Time to put gather your documents, accomplishments and awards! This resource is going to be the black and white supporting the claims made on your resume and cover letter. Each candidates’ portfolio varies, especially from industry to industry. Often containing accolades, celebratory emails from a superior, business plans, sales rankings and examples of work created leading to a positive result. To dive a bit deeper, inaccuracy among sales numbers is the most common mistake noted by recruiters. I will continue to preach until I am blue in the face, to emit only the most truthful material you possess. Rule of thumb in career development, and life, keep the details clean.
How Does this Affect my Interview Nerves?
Close your eyes for twenty seconds and think about the pre-interview nerves the majority of us feel. We are all human and about to enter an uncomfortable situation. The question is how do I walk into that room as confident, and flawlessly as possible? This brings us right back to authenticity. All the integrity you spilled into your documents will now shine through verbally across the table. Each question thrown at you comes with more ease and fluidity as you are recalling from pure facts, rather than any doctored information to make you look better on paper. You know you best, and if you’re able to conquer this one measurable chunk of the process, that is extraordinarily meaningful.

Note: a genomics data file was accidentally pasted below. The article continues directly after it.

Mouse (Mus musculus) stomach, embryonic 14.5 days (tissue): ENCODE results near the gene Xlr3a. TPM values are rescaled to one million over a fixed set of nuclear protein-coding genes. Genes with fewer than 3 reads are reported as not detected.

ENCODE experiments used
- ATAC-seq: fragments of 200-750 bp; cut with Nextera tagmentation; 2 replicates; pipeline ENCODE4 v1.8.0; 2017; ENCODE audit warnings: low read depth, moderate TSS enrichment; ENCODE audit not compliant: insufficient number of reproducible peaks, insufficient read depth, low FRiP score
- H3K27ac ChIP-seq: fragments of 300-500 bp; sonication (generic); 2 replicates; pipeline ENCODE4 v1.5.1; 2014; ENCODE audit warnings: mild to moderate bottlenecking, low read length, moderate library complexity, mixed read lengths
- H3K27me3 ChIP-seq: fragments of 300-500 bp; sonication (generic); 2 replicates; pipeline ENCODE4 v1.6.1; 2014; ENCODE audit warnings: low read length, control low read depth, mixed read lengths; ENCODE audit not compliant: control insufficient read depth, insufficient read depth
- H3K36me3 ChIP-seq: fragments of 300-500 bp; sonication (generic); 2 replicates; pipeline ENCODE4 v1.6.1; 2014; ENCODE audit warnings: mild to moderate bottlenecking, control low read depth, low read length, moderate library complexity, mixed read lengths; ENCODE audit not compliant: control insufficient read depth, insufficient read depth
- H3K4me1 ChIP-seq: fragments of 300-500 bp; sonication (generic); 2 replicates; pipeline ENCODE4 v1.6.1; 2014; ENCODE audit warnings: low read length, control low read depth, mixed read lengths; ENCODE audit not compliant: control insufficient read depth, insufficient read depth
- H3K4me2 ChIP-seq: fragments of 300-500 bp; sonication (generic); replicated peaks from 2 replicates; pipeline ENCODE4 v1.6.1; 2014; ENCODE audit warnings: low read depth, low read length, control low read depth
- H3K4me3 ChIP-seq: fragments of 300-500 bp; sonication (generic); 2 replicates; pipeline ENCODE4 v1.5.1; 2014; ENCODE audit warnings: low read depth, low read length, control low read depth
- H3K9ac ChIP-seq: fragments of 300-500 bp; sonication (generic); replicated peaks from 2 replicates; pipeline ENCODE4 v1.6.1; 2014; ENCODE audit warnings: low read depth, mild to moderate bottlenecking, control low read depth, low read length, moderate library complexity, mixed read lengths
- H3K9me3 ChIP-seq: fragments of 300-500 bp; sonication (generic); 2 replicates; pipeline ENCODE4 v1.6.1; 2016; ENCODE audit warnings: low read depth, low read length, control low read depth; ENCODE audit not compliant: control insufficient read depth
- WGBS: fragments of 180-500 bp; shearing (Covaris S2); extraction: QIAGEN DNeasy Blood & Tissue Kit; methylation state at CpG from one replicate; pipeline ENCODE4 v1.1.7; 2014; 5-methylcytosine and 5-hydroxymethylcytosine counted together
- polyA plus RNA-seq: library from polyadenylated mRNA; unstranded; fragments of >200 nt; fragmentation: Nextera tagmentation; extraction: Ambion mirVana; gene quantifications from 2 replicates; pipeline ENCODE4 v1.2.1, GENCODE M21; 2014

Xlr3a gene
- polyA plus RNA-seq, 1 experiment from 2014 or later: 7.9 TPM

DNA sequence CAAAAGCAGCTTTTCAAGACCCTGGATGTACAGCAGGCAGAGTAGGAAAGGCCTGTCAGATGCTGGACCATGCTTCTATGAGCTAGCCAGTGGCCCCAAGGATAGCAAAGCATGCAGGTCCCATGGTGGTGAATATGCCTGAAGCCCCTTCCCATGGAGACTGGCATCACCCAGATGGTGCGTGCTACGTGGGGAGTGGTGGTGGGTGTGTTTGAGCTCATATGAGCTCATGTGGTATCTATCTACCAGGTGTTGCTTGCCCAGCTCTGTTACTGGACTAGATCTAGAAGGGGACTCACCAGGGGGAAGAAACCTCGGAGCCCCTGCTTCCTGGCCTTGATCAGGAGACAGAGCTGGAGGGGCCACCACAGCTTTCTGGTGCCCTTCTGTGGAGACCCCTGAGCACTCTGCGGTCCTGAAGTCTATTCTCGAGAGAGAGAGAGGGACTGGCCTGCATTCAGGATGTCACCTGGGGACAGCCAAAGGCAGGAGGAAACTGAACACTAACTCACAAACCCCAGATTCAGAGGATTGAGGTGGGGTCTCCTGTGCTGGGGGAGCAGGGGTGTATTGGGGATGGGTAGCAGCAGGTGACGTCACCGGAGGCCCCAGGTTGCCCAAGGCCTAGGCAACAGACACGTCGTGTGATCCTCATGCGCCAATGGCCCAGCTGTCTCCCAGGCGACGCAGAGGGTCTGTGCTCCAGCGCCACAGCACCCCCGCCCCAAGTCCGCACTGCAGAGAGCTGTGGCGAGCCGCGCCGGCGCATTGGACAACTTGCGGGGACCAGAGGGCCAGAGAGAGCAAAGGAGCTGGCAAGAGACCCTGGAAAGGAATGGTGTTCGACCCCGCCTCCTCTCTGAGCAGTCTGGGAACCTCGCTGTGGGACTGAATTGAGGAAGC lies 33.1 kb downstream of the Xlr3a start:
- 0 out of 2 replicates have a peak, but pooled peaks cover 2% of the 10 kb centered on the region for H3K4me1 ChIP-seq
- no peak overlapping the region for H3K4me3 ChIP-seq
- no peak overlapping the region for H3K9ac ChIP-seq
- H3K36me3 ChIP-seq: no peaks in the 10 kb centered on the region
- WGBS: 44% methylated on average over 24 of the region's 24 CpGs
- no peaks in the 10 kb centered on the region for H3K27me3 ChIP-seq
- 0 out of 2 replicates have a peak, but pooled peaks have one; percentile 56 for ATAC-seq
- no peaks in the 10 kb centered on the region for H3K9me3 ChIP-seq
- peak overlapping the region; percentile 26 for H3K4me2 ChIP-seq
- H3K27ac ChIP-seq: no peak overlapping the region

Similar to volleyball on the weekends, refurbing a dresser or knitting a scarf, practice makes perfect. Practicing and displaying authenticity will subject your technique to a new level of calmness. It is recommended to practice verbalizing before entering the interview, and it will also shake out any loose nuts or bolts. Not only will interviewers be impressed by your undeniable composure, you will leave them committed to the chunk of integrity you laid on the table. Check back next Monday for a new post about reducing stress throughout the job search process! I would love to hear your feedback below! Feel free to leave a comment.
So, where do I begin? If you checked out My Story you already have a bit of my background under your belt. For those who have not, no problem. I’d like to start with my ‘why’. It is important to recognize the meaning behind your actions and my intent is to share my meaning with you. I am personally motivated by the climb and watching others hearts and eyes open to their own climb.